College of Education > News and Publications > 2019: 04-06 news > Puppet shows teach students to put classroom learning into practice

Puppet shows teach students to put classroom learning into practice

Teachers-in-training need to learn a lot of different skills, but Jordan Gardner never imagined sewing would be one of them. The culminating project in one of her classes is the performance of The Happy Valley Show puppet show, with puppets made by students in the class.

Teachers-in-training need to learn a lot of different skills, but Jordan Gardner never imagined sewing would be one of them. The culminating project in ECE 451 (Instruction in Early Childhood Education Derived from Development Theories) is the performance of The Happy Valley Show puppet show, with puppets made by Gardner and her classmates.

Puppet show
Sophomore Jordan Gardner is pleased with how the long eyelashes look on her puppet. (Image: Annemarie Mountz)
"This is my first time ever sewing, so it took me a long time. The head alone took about four weeks to finish. Then I was like, I've got to move a little faster here. It turned out to be fun, but definitely a process," Gardner said.

Joe Valente, associate professor of education (early childhood education), started The Happy Valley Show years ago as an in-class activity inspired in large part by the internationally famous children's show, Sesame Street.

"Sesame Street is guided by empirical research, in-depth focus groups and reflection, and an inclusive ethic," said graduate student Hilario Lomeli, who teaches one of three sections of the course. "Each element in Sesame Street is approached with rigor and care underscoring that while this is a show designed for children, it is a serious engagement of early childhood pedagogy, educational philosophy and inclusion. Our course seeks to draw on this lineage to approach our own Happy Valley Show with the same kind of intensity and intention."

Graduate student Alex Collopy, instructor for another section of the course, said they started to bring the puppet shows out into the community because "in addition to them doing this work … it also started to bridge this gap between what they were reading and what's going on out there on the ground."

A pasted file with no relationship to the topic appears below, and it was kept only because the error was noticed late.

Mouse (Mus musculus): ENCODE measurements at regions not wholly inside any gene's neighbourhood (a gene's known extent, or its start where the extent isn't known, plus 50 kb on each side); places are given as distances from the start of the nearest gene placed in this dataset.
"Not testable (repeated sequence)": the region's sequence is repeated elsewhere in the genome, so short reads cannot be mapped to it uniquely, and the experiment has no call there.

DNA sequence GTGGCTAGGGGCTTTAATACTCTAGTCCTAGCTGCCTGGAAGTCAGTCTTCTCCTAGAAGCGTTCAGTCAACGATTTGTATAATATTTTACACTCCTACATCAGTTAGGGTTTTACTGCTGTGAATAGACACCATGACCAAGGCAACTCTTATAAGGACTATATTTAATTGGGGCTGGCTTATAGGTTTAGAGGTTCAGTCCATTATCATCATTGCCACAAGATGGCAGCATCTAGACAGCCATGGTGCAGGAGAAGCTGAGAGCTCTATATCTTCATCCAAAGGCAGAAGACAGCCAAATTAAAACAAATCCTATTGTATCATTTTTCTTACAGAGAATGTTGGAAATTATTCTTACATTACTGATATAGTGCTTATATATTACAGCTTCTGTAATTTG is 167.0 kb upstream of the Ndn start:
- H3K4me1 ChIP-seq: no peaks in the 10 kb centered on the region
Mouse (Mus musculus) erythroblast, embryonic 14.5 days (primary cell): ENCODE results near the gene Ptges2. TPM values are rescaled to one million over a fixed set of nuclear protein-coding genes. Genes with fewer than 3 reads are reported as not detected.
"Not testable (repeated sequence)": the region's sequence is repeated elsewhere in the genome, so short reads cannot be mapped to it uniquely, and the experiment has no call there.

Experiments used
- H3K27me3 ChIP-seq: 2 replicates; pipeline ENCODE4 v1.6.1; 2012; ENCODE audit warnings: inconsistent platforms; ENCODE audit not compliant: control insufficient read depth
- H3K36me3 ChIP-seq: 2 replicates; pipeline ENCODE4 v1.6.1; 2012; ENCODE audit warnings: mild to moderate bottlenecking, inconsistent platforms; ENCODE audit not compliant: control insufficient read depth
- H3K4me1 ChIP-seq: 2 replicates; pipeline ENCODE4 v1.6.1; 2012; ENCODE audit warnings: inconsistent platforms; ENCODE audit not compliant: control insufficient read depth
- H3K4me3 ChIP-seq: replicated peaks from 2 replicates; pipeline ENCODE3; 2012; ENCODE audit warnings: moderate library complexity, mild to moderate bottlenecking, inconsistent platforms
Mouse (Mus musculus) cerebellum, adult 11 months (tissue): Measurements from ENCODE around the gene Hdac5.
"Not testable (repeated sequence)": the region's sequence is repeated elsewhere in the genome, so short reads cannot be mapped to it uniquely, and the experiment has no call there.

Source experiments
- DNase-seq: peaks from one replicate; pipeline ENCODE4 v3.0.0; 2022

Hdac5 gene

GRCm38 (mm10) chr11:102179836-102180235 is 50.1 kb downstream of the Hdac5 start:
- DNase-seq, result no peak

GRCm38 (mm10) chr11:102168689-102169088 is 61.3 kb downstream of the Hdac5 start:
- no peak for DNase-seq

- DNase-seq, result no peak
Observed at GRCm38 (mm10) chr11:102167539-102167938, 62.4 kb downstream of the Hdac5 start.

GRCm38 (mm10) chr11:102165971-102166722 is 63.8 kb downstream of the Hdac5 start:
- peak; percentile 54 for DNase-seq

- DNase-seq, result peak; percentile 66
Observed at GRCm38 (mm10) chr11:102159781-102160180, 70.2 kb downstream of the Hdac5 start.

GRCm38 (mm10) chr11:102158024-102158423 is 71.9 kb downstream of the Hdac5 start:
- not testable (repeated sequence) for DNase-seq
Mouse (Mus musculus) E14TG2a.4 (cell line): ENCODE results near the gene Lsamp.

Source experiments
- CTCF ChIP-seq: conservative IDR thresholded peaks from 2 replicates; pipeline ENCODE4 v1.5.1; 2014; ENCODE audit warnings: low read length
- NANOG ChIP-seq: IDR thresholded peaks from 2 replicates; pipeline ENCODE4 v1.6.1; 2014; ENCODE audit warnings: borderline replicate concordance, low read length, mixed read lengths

The theme for all of the puppet shows is inclusion, with a twist for those in Collopy's section. "We have to make a script including inclusion, to talk to the kids about inclusion without exclusion," said junior Emily Pilewicz. "We can't intentionally exclude someone to use inclusion. So, it makes it a little more difficult, but it's an interesting way to talk about it."

Added sophomore Victoria Minnick, "It's supposed to be a natural thing that they learn and understand. For our plots, we had to be creative and think of ways to show what inclusion is without telling the students this is what you're supposed to do. It's something we're supposed to model and they're supposed to learn from that."

Collopy said that while working on the puppet project, "students practice a relational approach to inclusion we hope they will take into their teaching practice. Dr. Joseph Valente started 'The Happy Valley Show' so that students had an opportunity in class to experience, consider and articulate our ways of relating to one another in the classroom."

In putting together their shows, Collopy said the students learn about where they will be performing and are encouraged to incorporate things about the site. "For example," she said, "how old are the children? how do the children engage with their teachers there? How do teachers engage with the children? What behaviors, language, routines, even toys, are relevant and interesting to the children at that site?"

The puppets are the vehicles through which the students impart the lessons they learned in the classroom this semester.

"The class is really awesome," Gardner said. "We do a lot of really cool readings that are things that you might not ever think about – things that impact children in the learning environment. We took different aspects of the course readings, field notes and observations we've done, and brought them into the puppet show, at a level that young children can understand, to bring those messages in at an early age."

Not all students in the class are in teaching majors. Junior Emma Islinger is in rehabilitation and human services. "I want to be a child life specialist, which is a therapist for kids in the hospital," she said. "One of the things that I really like about the puppet is that part of my future career path is trying to make the process of whatever children are going through at the hospital less scary. The puppet is something that I can incorporate as a tool to help break down those barriers."

This semester, there are three sections of ECE 451, taught by Collopy, Lomeli and Peggy Fitzgerald, instructor of education. Students in those classes will present their puppet shows the week of April 15 at Schlow Library in downtown State College; the Bennett Family Childcare Center and the Child Care Center at Hort Woods on the University Park campus; the State College Friends School; and the Gray's Woods Community Education Extended Learning (CEEL) Program. The Schlow Library show, scheduled for 10 a.m. Monday, April 15, is open to the public.

For more photos, click on the image above, or visit http://bit.ly/2019puppetshow online.

Annemarie Mountz (April 2019)